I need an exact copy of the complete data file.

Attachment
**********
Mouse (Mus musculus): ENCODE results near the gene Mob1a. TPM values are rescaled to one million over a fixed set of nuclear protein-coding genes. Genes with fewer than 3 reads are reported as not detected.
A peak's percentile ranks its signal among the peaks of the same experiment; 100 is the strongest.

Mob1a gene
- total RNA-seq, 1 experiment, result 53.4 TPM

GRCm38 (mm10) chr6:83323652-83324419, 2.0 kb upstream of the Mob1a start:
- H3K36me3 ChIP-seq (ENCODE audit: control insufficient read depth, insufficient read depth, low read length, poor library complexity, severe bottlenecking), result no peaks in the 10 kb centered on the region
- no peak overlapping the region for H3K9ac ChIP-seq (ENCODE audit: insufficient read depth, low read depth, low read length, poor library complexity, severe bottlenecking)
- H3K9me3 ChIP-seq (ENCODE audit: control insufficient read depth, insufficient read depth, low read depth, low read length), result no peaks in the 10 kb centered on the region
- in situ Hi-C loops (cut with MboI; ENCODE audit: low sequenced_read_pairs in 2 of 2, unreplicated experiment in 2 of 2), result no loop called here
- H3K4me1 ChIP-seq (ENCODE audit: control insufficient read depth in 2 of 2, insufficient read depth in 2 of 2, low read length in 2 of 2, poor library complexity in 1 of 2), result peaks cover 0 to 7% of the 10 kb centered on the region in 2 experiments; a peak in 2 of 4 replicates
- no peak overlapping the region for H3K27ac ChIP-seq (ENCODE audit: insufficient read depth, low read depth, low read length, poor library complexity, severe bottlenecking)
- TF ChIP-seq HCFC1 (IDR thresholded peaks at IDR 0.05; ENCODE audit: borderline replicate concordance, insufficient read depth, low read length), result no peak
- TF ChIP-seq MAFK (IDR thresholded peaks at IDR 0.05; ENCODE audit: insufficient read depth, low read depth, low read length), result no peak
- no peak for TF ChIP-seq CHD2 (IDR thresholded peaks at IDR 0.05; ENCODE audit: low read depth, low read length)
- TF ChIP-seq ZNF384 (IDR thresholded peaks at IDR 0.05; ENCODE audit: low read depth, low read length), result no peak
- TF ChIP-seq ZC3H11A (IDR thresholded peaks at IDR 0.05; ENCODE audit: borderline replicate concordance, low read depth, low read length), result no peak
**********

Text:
Mouse (Mus musculus): ENCODE results near the gene Mob1a. TPM values are rescaled to one million over a fixed set of nuclear protein-coding genes. Genes with fewer than 3 reads are reported as not detected.
A peak's percentile ranks its signal among the peaks of the same experiment; 100 is the strongest.

Mob1a gene
- total RNA-seq, 1 experiment, result 53.4 TPM

GRCm38 (mm10) chr6:83323652-83324419, 2.0 kb upstream of the Mob1a start:
- H3K36me3 ChIP-seq (ENCODE audit: control insufficient read depth, insufficient read depth, low read length, poor library complexity, severe bottlenecking), result no peaks in the 10 kb centered on the region
- no peak overlapping the region for H3K9ac ChIP-seq (ENCODE audit: insufficient read depth, low read depth, low read length, poor library complexity, severe bottlenecking)
- H3K9me3 ChIP-seq (ENCODE audit: control insufficient read depth, insufficient read depth, low read depth, low read length), result no peaks in the 10 kb centered on the region
- in situ Hi-C loops (cut with MboI; ENCODE audit: low sequenced_read_pairs in 2 of 2, unreplicated experiment in 2 of 2), result no loop called here
- H3K4me1 ChIP-seq (ENCODE audit: control insufficient read depth in 2 of 2, insufficient read depth in 2 of 2, low read length in 2 of 2, poor library complexity in 1 of 2), result peaks cover 0 to 7% of the 10 kb centered on the region in 2 experiments; a peak in 2 of 4 replicates
- no peak overlapping the region for H3K27ac ChIP-seq (ENCODE audit: insufficient read depth, low read depth, low read length, poor library complexity, severe bottlenecking)
- TF ChIP-seq HCFC1 (IDR thresholded peaks at IDR 0.05; ENCODE audit: borderline replicate concordance, insufficient read depth, low read length), result no peak
- TF ChIP-seq MAFK (IDR thresholded peaks at IDR 0.05; ENCODE audit: insufficient read depth, low read depth, low read length), result no peak
- no peak for TF ChIP-seq CHD2 (IDR thresholded peaks at IDR 0.05; ENCODE audit: low read depth, low read length)
- TF ChIP-seq ZNF384 (IDR thresholded peaks at IDR 0.05; ENCODE audit: low read depth, low read length), result no peak
- TF ChIP-seq ZC3H11A (IDR thresholded peaks at IDR 0.05; ENCODE audit: borderline replicate concordance, low read depth, low read length), result no peak